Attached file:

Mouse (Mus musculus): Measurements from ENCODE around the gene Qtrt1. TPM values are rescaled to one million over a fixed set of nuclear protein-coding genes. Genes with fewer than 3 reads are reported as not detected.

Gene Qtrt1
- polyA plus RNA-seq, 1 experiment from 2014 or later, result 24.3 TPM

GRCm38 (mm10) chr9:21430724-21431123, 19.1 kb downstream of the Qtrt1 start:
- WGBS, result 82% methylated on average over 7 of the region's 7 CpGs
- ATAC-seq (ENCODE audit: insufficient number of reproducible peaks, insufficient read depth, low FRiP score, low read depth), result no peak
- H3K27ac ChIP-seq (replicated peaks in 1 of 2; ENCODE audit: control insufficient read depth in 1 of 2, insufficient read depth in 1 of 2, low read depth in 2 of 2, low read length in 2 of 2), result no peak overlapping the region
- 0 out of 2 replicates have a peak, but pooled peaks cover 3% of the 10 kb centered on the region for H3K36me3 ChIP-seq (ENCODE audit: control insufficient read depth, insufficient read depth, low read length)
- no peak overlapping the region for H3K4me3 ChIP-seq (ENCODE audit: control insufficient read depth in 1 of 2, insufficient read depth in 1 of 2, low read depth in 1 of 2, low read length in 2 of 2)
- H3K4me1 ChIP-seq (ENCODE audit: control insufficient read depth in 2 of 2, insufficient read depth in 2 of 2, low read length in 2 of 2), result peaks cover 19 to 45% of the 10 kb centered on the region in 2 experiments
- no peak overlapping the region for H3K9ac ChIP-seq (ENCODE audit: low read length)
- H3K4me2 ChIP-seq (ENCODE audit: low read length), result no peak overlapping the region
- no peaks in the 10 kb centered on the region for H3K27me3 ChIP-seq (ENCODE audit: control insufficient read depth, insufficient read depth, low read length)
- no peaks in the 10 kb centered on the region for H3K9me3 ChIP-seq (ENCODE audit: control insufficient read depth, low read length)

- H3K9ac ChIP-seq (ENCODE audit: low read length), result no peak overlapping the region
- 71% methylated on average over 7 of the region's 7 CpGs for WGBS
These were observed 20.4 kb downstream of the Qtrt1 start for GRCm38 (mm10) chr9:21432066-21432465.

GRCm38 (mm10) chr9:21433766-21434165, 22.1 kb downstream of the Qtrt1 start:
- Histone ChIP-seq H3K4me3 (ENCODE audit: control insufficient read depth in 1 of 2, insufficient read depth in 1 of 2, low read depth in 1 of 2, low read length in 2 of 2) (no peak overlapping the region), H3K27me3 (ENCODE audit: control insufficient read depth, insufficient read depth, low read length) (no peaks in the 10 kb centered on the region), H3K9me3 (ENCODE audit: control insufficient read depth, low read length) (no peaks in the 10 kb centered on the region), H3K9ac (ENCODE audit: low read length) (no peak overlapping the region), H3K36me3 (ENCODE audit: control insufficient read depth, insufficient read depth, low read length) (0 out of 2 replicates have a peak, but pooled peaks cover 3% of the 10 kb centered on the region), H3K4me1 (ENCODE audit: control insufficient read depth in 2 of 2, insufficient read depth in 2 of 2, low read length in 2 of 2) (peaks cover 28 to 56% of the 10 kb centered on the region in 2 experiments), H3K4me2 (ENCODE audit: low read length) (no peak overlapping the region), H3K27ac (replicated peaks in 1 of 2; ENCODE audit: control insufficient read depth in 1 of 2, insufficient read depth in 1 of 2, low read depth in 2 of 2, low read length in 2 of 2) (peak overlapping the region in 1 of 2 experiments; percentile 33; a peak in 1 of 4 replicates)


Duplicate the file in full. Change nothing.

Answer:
Mouse (Mus musculus): Measurements from ENCODE around the gene Qtrt1. TPM values are rescaled to one million over a fixed set of nuclear protein-coding genes. Genes with fewer than 3 reads are reported as not detected.

Gene Qtrt1
- polyA plus RNA-seq, 1 experiment from 2014 or later, result 24.3 TPM

GRCm38 (mm10) chr9:21430724-21431123, 19.1 kb downstream of the Qtrt1 start:
- WGBS, result 82% methylated on average over 7 of the region's 7 CpGs
- ATAC-seq (ENCODE audit: insufficient number of reproducible peaks, insufficient read depth, low FRiP score, low read depth), result no peak
- H3K27ac ChIP-seq (replicated peaks in 1 of 2; ENCODE audit: control insufficient read depth in 1 of 2, insufficient read depth in 1 of 2, low read depth in 2 of 2, low read length in 2 of 2), result no peak overlapping the region
- 0 out of 2 replicates have a peak, but pooled peaks cover 3% of the 10 kb centered on the region for H3K36me3 ChIP-seq (ENCODE audit: control insufficient read depth, insufficient read depth, low read length)
- no peak overlapping the region for H3K4me3 ChIP-seq (ENCODE audit: control insufficient read depth in 1 of 2, insufficient read depth in 1 of 2, low read depth in 1 of 2, low read length in 2 of 2)
- H3K4me1 ChIP-seq (ENCODE audit: control insufficient read depth in 2 of 2, insufficient read depth in 2 of 2, low read length in 2 of 2), result peaks cover 19 to 45% of the 10 kb centered on the region in 2 experiments
- no peak overlapping the region for H3K9ac ChIP-seq (ENCODE audit: low read length)
- H3K4me2 ChIP-seq (ENCODE audit: low read length), result no peak overlapping the region
- no peaks in the 10 kb centered on the region for H3K27me3 ChIP-seq (ENCODE audit: control insufficient read depth, insufficient read depth, low read length)
- no peaks in the 10 kb centered on the region for H3K9me3 ChIP-seq (ENCODE audit: control insufficient read depth, low read length)

- H3K9ac ChIP-seq (ENCODE audit: low read length), result no peak overlapping the region
- 71% methylated on average over 7 of the region's 7 CpGs for WGBS
These were observed 20.4 kb downstream of the Qtrt1 start for GRCm38 (mm10) chr9:21432066-21432465.

GRCm38 (mm10) chr9:21433766-21434165, 22.1 kb downstream of the Qtrt1 start:
- Histone ChIP-seq H3K4me3 (ENCODE audit: control insufficient read depth in 1 of 2, insufficient read depth in 1 of 2, low read depth in 1 of 2, low read length in 2 of 2) (no peak overlapping the region), H3K27me3 (ENCODE audit: control insufficient read depth, insufficient read depth, low read length) (no peaks in the 10 kb centered on the region), H3K9me3 (ENCODE audit: control insufficient read depth, low read length) (no peaks in the 10 kb centered on the region), H3K9ac (ENCODE audit: low read length) (no peak overlapping the region), H3K36me3 (ENCODE audit: control insufficient read depth, insufficient read depth, low read length) (0 out of 2 replicates have a peak, but pooled peaks cover 3% of the 10 kb centered on the region), H3K4me1 (ENCODE audit: control insufficient read depth in 2 of 2, insufficient read depth in 2 of 2, low read length in 2 of 2) (peaks cover 28 to 56% of the 10 kb centered on the region in 2 experiments), H3K4me2 (ENCODE audit: low read length) (no peak overlapping the region), H3K27ac (replicated peaks in 1 of 2; ENCODE audit: control insufficient read depth in 1 of 2, insufficient read depth in 1 of 2, low read depth in 2 of 2, low read length in 2 of 2) (peak overlapping the region in 1 of 2 experiments; percentile 33; a peak in 1 of 4 replicates)